“SONG FOR EWE” is the feature where artists & music related people beloved by VELVET SHEEP choose an obscure song they’ve been listening to that day. Today it’s an esteemed Manchester author who I first saw reading from the first of his Manchester trilogy, 1995’s hard-boiled Hacienda classic Acid Casuals, at the Disobey event (what Paul Smith from Blast First, it’s promoter called “a Dadaist’s handbag”) when it had a jolly to Manchester’s Roadhouse venue.

He was on an eyebrow raising bill with Yamatsuka Eye of the Boredoms, Bruce Gilbert and Rephlex’s Cylob, and it was a night I never forgot, and in fact my coverage of the event was in the fanzine John Peel mentioned on air in ’95. Now here on the bill of Velvet Sheep in it’s new blog form, and I’m pleased to welcome (back) to these virtual pages Nicholas Blincoe!

Nicholas has written six novels, winning The Crime Writer’s Silver Dagger for 1997’s Manchester Slingback and was a founder member of the New Puritans literary movement. He once released a hip hop album on Factory Records and was a Hacienda regular which informed his earliest work. He’s a screenwriter including on the BBC’s Waking The Dead and Channel 4’s Goldplated, a critic, a critic once of the Modern Review and former columnist for the Telegraph.

He married the Bethlehem Palestinian director Leila Sansour of the film Jeremy Hardy vs The Israeli Army and splits his time between homes in London and Bethlehem.

I asked him what he’s up to at the moment:

“I have a book out in November, Bethlehem: A Biography of a Town. Perseus Books. And my Manchester trilogy is out on Canelo, a digital imprint.”


Here’s the issue of the old VS fanzine that featured Nicholas Blincoe as part of the Manchester Disobey review…

And here’s Nicholas’s pleasingly exotic and esoteric choice as a “song for ewe”…

“I have been playing Farid al-Atrash’s Hekayet Gharami (Story of my Love). Al-Atrash was a Syrian who became hugely famous as a singer and actor between the 1940s and 1970s in Egypt. He was kind of the Egyptian Frank Sinatra, a musician who was also a gambler and a lover, who became a film star. His music is very big, melodramatic and heartfelt, and always performed live (most of the recordings are live).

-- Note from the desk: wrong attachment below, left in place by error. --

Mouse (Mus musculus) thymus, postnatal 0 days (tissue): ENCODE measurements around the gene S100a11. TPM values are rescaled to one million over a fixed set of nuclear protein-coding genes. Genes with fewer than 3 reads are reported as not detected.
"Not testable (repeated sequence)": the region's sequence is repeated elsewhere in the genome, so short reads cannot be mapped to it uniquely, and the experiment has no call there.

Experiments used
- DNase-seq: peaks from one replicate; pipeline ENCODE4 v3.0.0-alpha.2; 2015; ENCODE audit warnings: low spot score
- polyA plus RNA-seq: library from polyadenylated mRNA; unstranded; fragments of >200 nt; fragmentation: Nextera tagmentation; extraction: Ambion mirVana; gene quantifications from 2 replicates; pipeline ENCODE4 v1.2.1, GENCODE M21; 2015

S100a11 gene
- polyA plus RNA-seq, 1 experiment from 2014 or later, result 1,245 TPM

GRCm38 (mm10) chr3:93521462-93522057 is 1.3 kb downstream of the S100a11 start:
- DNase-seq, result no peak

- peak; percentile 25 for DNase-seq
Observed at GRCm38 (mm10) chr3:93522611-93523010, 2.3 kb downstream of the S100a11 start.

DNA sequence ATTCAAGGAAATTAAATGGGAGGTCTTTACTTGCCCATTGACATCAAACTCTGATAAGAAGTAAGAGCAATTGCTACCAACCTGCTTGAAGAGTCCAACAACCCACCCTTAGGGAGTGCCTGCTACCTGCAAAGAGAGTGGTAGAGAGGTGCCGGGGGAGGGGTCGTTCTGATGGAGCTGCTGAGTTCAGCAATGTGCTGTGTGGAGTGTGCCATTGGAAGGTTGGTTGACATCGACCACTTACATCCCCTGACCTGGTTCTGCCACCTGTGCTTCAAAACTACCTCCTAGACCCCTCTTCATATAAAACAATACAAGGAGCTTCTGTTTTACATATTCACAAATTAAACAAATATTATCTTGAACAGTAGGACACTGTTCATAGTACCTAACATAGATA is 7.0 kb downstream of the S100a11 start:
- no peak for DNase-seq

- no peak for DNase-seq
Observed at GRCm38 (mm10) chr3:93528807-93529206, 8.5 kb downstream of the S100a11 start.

The songs last upwards of 15 minutes (Oum Kolthoum, a female star, would sing songs that lasted 50 minutes). It works live because he weaves a semi-improvisation of melodic phrases over the orchestra, which has to keep up.

Though it doesn’t sound like it, there is a family resemblance to James Brown because the singer is leading a large band, improvising phrases of love and longing. The style is rooted in Arabic poetry and improvisation, and goes back to the Middle Ages or earlier.

Yet it is also very western, using full orchestras and performed in nightclubs and theatres (and film). Al-Atrash is probably less well-known than the two great women singers Oum Kolthoum and Fairouz, and it a style of music that suits tragic divas but Al-Atrash is wonderful in her persona as the tragic lover. Hope that’s okay. There’s lots of versions of this, one of his best-known songs, so i chose one I liked that showed him singing.”